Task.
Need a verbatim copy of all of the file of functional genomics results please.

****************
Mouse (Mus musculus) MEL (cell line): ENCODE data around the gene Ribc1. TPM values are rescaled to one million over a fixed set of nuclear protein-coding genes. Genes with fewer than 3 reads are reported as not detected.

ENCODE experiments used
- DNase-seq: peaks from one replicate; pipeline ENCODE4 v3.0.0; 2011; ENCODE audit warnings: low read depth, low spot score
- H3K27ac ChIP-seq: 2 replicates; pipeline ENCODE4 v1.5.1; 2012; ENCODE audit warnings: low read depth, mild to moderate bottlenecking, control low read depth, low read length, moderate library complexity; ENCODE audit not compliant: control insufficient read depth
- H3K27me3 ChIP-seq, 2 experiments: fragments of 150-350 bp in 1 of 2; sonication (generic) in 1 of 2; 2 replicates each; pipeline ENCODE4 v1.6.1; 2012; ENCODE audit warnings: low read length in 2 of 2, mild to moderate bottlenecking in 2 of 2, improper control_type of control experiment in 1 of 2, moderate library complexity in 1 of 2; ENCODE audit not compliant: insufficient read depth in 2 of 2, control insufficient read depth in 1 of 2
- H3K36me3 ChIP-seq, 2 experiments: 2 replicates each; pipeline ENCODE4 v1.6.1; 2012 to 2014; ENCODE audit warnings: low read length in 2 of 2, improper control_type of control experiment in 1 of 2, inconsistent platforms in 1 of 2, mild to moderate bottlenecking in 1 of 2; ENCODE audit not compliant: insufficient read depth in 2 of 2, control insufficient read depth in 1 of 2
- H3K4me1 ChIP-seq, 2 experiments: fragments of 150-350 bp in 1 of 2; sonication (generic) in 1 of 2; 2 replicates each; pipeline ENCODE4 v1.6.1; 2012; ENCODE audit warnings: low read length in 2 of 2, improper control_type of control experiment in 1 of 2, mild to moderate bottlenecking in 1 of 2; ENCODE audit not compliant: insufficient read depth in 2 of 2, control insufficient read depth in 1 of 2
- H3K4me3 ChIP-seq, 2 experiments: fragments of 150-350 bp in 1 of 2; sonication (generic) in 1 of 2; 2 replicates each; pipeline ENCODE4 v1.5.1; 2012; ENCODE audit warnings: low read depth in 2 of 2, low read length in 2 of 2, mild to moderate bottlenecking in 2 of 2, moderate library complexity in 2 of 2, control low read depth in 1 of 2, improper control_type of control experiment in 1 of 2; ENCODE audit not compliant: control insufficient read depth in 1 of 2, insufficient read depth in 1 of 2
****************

Mouse (Mus musculus) MEL (cell line): ENCODE data around the gene Ribc1. TPM values are rescaled to one million over a fixed set of nuclear protein-coding genes. Genes with fewer than 3 reads are reported as not detected.

ENCODE experiments used
- DNase-seq: peaks from one replicate; pipeline ENCODE4 v3.0.0; 2011; ENCODE audit warnings: low read depth, low spot score
- H3K27ac ChIP-seq: 2 replicates; pipeline ENCODE4 v1.5.1; 2012; ENCODE audit warnings: low read depth, mild to moderate bottlenecking, control low read depth, low read length, moderate library complexity; ENCODE audit not compliant: control insufficient read depth
- H3K27me3 ChIP-seq, 2 experiments: fragments of 150-350 bp in 1 of 2; sonication (generic) in 1 of 2; 2 replicates each; pipeline ENCODE4 v1.6.1; 2012; ENCODE audit warnings: low read length in 2 of 2, mild to moderate bottlenecking in 2 of 2, improper control_type of control experiment in 1 of 2, moderate library complexity in 1 of 2; ENCODE audit not compliant: insufficient read depth in 2 of 2, control insufficient read depth in 1 of 2
- H3K36me3 ChIP-seq, 2 experiments: 2 replicates each; pipeline ENCODE4 v1.6.1; 2012 to 2014; ENCODE audit warnings: low read length in 2 of 2, improper control_type of control experiment in 1 of 2, inconsistent platforms in 1 of 2, mild to moderate bottlenecking in 1 of 2; ENCODE audit not compliant: insufficient read depth in 2 of 2, control insufficient read depth in 1 of 2
- H3K4me1 ChIP-seq, 2 experiments: fragments of 150-350 bp in 1 of 2; sonication (generic) in 1 of 2; 2 replicates each; pipeline ENCODE4 v1.6.1; 2012; ENCODE audit warnings: low read length in 2 of 2, improper control_type of control experiment in 1 of 2, mild to moderate bottlenecking in 1 of 2; ENCODE audit not compliant: insufficient read depth in 2 of 2, control insufficient read depth in 1 of 2
- H3K4me3 ChIP-seq, 2 experiments: fragments of 150-350 bp in 1 of 2; sonication (generic) in 1 of 2; 2 replicates each; pipeline ENCODE4 v1.5.1; 2012; ENCODE audit warnings: low read depth in 2 of 2, low read length in 2 of 2, mild to moderate bottlenecking in 2 of 2, moderate library complexity in 2 of 2, control low read depth in 1 of 2, improper control_type of control experiment in 1 of 2; ENCODE audit not compliant: control insufficient read depth in 1 of 2, insufficient read depth in 1 of 2